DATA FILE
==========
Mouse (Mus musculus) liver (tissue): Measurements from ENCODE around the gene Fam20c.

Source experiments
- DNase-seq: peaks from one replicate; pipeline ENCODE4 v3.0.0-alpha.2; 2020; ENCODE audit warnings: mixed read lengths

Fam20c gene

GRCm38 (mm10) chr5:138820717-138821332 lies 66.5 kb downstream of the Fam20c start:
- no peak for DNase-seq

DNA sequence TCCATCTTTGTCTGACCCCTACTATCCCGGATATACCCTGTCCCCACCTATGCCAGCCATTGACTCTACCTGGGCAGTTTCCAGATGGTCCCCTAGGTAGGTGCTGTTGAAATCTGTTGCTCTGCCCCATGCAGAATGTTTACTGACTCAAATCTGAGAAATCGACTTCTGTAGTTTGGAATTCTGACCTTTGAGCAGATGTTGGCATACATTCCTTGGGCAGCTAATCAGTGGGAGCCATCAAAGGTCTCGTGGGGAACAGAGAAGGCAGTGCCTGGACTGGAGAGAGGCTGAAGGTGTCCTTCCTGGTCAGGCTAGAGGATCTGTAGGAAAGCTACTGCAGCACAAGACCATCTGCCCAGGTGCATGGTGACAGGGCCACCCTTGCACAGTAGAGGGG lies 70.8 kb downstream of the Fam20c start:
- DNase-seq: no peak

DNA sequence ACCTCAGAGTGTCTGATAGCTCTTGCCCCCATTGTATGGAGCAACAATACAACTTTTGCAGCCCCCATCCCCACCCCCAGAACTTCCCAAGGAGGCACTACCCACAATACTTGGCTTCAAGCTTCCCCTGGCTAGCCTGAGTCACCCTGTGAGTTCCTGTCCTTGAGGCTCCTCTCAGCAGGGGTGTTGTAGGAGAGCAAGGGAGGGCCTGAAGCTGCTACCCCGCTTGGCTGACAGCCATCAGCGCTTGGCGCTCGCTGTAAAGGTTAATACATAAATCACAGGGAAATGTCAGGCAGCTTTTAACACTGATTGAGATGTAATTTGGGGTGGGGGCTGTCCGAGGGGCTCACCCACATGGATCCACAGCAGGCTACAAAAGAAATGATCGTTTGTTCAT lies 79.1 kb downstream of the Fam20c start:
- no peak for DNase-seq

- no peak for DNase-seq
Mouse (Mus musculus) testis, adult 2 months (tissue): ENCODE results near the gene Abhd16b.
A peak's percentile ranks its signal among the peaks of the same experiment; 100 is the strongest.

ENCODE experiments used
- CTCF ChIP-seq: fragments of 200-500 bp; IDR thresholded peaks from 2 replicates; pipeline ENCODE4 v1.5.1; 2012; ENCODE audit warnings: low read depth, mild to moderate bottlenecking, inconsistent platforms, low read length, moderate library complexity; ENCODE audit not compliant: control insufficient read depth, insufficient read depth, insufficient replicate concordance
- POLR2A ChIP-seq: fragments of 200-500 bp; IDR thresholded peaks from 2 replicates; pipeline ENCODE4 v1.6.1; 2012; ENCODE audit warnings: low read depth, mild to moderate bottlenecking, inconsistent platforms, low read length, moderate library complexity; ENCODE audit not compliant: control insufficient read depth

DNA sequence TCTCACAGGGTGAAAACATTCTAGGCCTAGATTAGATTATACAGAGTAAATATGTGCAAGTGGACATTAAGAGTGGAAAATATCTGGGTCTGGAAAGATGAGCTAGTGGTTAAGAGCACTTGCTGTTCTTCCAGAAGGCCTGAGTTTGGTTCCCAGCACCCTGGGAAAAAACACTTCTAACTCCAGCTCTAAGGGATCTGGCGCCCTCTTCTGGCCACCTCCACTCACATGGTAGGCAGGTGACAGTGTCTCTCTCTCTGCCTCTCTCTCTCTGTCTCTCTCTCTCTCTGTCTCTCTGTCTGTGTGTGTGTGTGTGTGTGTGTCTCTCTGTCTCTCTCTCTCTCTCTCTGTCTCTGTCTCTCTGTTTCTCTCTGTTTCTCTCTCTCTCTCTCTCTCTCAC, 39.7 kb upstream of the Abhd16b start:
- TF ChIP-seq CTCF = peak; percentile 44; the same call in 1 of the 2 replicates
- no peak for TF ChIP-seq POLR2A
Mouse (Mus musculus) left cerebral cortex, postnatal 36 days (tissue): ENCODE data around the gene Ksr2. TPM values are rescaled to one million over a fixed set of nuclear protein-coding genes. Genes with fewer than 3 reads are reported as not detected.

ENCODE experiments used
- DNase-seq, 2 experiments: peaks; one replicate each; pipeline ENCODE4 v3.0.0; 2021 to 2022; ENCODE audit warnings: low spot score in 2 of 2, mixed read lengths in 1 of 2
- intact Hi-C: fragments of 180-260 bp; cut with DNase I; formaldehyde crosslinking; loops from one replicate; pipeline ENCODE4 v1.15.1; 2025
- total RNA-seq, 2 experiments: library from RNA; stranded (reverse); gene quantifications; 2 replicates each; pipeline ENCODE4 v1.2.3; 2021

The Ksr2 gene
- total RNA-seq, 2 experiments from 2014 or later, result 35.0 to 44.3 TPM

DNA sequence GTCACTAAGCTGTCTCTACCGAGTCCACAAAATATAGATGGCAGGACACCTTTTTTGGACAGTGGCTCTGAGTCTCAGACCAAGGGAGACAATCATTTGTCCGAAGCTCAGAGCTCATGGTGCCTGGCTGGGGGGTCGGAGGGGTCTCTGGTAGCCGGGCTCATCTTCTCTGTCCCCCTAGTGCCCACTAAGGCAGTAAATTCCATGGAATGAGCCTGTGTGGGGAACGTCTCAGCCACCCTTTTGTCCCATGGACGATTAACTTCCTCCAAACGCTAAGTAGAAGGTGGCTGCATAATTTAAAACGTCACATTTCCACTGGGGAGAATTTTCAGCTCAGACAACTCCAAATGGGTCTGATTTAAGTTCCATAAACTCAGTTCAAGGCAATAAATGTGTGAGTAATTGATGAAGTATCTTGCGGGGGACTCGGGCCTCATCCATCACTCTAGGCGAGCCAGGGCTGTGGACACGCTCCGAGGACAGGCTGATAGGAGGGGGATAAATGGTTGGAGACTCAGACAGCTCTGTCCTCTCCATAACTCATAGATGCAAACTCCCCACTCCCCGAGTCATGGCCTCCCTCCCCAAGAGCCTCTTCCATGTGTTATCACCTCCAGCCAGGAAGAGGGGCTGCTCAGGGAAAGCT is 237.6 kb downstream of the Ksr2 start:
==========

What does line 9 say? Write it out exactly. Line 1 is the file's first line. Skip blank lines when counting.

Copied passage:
DNA sequence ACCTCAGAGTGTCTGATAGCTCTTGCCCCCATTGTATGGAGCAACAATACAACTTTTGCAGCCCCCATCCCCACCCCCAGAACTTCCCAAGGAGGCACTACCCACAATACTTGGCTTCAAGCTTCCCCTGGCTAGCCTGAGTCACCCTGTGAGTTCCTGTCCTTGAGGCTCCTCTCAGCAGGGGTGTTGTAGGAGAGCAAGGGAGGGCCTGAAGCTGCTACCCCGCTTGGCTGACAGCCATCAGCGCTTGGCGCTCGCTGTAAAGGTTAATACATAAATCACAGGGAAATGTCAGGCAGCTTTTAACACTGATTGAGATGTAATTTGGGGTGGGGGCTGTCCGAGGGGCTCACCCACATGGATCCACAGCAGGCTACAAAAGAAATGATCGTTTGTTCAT lies 79.1 kb downstream of the Fam20c start: